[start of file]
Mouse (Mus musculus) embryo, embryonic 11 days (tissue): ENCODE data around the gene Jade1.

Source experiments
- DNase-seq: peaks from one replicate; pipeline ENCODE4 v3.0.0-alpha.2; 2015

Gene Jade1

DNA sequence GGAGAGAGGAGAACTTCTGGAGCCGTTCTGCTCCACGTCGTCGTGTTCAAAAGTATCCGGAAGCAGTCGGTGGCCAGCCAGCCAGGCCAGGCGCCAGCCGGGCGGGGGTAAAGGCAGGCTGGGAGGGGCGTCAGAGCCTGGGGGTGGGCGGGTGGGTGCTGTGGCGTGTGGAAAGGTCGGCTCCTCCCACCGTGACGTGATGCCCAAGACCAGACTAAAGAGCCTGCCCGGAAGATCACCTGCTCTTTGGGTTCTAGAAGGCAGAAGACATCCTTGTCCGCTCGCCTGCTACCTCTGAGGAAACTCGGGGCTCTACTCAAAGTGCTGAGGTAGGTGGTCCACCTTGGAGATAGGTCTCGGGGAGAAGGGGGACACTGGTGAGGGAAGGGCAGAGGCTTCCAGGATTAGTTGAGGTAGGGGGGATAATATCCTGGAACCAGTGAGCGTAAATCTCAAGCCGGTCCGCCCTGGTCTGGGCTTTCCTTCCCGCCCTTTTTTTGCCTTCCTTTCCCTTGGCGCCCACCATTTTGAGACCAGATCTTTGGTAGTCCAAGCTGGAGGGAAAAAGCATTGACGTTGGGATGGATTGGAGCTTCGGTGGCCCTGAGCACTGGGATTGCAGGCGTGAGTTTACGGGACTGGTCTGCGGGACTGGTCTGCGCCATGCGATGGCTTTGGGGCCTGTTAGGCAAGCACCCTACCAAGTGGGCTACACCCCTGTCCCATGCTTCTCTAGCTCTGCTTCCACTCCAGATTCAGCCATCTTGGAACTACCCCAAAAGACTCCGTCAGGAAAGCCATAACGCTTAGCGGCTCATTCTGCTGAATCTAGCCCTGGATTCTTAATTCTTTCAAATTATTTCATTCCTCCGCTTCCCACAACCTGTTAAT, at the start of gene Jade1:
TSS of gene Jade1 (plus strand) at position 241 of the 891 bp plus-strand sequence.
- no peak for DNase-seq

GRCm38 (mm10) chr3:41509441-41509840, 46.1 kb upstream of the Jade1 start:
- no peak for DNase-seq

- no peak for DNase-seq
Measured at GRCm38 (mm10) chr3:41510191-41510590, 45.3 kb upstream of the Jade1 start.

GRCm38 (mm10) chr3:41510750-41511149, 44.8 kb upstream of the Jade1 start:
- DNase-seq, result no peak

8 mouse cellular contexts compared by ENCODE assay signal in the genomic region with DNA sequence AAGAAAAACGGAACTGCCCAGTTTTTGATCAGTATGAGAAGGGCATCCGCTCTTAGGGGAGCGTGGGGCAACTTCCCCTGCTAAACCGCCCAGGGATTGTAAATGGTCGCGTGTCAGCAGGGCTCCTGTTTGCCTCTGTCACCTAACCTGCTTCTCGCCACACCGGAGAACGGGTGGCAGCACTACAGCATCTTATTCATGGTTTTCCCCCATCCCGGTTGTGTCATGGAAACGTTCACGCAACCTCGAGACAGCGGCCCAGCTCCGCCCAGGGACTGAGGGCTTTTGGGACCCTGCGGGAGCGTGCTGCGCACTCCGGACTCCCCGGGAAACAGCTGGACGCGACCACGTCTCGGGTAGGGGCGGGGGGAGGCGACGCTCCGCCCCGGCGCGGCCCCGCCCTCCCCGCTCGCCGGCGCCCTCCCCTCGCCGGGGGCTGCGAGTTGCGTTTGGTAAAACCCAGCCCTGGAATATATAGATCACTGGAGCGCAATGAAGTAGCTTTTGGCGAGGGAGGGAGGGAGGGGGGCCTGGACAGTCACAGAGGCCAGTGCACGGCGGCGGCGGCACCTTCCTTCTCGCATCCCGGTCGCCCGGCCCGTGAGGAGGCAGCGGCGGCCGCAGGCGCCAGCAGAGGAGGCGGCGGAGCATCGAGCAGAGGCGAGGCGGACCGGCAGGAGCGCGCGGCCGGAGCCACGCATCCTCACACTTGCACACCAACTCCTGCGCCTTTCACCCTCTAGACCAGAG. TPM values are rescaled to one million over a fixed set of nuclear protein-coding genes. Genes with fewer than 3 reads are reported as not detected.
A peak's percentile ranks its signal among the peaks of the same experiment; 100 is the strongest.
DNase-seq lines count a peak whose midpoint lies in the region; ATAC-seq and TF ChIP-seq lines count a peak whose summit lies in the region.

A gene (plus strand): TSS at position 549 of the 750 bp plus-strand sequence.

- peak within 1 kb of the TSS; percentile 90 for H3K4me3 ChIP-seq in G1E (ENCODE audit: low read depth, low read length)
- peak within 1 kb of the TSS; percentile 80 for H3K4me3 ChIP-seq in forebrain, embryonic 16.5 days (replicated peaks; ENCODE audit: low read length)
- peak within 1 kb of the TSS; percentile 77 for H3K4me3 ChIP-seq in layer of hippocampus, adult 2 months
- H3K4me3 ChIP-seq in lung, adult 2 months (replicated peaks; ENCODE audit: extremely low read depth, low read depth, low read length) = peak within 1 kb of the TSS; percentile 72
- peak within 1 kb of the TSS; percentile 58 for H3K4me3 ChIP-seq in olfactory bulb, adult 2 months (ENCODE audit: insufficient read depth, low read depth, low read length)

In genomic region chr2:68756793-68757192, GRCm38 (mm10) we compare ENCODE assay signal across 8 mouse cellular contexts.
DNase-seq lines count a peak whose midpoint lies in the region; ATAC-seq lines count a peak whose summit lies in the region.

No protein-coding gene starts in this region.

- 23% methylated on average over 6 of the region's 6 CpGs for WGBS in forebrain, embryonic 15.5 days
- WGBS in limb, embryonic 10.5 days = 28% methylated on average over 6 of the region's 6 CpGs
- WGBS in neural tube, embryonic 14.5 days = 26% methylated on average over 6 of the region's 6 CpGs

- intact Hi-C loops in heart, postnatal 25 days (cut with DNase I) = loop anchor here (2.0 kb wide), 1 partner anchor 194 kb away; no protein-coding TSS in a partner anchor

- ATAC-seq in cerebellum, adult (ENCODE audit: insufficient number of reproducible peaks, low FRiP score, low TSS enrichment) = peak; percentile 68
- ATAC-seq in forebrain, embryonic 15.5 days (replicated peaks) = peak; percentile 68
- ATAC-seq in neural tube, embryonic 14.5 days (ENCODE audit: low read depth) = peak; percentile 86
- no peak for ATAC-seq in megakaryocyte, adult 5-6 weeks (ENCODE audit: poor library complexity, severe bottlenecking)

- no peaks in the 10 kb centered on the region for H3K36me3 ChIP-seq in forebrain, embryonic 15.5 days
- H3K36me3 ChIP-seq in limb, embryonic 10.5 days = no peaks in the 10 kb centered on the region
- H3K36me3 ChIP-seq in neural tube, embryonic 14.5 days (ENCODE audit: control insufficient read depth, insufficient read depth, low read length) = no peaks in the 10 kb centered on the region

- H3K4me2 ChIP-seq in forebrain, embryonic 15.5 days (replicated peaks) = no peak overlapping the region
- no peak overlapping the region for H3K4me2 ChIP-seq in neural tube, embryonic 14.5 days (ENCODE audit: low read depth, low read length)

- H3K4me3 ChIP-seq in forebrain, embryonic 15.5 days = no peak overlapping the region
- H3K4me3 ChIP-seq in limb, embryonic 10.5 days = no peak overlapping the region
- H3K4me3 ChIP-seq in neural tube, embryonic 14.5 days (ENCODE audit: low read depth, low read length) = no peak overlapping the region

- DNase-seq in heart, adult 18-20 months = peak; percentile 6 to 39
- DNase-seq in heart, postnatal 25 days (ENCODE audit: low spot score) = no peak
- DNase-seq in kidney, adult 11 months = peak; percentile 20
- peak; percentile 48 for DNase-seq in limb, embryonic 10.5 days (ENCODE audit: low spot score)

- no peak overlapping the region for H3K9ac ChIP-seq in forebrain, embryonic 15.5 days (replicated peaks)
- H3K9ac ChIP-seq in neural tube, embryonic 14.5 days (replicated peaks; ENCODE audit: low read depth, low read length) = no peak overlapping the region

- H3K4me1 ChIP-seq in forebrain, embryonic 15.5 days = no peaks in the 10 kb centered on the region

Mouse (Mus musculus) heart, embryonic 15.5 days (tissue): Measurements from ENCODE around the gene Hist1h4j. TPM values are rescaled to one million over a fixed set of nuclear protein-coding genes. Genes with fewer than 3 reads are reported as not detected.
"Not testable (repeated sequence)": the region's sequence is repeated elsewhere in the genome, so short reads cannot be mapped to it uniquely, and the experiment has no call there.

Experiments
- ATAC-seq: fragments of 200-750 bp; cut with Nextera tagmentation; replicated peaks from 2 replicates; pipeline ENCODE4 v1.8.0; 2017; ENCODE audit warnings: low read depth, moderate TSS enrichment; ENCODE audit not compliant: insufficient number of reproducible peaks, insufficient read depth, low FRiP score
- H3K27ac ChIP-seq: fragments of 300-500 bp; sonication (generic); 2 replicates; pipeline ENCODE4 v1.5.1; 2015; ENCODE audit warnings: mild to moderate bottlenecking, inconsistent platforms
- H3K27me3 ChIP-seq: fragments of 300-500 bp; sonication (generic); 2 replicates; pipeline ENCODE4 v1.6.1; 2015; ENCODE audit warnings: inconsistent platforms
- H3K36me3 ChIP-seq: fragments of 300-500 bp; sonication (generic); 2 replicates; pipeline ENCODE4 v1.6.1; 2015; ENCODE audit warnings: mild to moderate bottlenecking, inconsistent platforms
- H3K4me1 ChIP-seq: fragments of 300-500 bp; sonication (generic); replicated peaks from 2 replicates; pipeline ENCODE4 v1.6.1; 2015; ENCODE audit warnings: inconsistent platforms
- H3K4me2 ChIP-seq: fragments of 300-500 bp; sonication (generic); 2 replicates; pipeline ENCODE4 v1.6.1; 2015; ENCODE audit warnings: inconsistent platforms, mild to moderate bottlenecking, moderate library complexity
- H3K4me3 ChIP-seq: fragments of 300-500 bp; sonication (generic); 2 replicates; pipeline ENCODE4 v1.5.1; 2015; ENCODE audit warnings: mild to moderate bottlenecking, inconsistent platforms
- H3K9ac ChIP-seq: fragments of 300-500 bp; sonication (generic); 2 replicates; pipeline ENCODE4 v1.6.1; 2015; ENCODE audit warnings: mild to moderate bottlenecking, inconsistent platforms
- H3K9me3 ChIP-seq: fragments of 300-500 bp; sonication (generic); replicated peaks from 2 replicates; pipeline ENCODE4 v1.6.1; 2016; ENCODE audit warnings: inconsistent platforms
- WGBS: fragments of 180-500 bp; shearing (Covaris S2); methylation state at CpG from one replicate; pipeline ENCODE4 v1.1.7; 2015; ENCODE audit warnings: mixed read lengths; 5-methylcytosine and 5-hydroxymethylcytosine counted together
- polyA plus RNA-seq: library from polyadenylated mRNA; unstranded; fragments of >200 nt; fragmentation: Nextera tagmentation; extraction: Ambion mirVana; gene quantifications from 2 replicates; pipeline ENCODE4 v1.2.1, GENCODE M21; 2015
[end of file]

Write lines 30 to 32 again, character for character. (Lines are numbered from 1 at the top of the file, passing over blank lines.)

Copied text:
- ATAC-seq in cerebellum, adult (ENCODE audit: insufficient number of reproducible peaks, low FRiP score, low TSS enrichment) = peak; percentile 68
- ATAC-seq in forebrain, embryonic 15.5 days (replicated peaks) = peak; percentile 68
- ATAC-seq in neural tube, embryonic 14.5 days (ENCODE audit: low read depth) = peak; percentile 86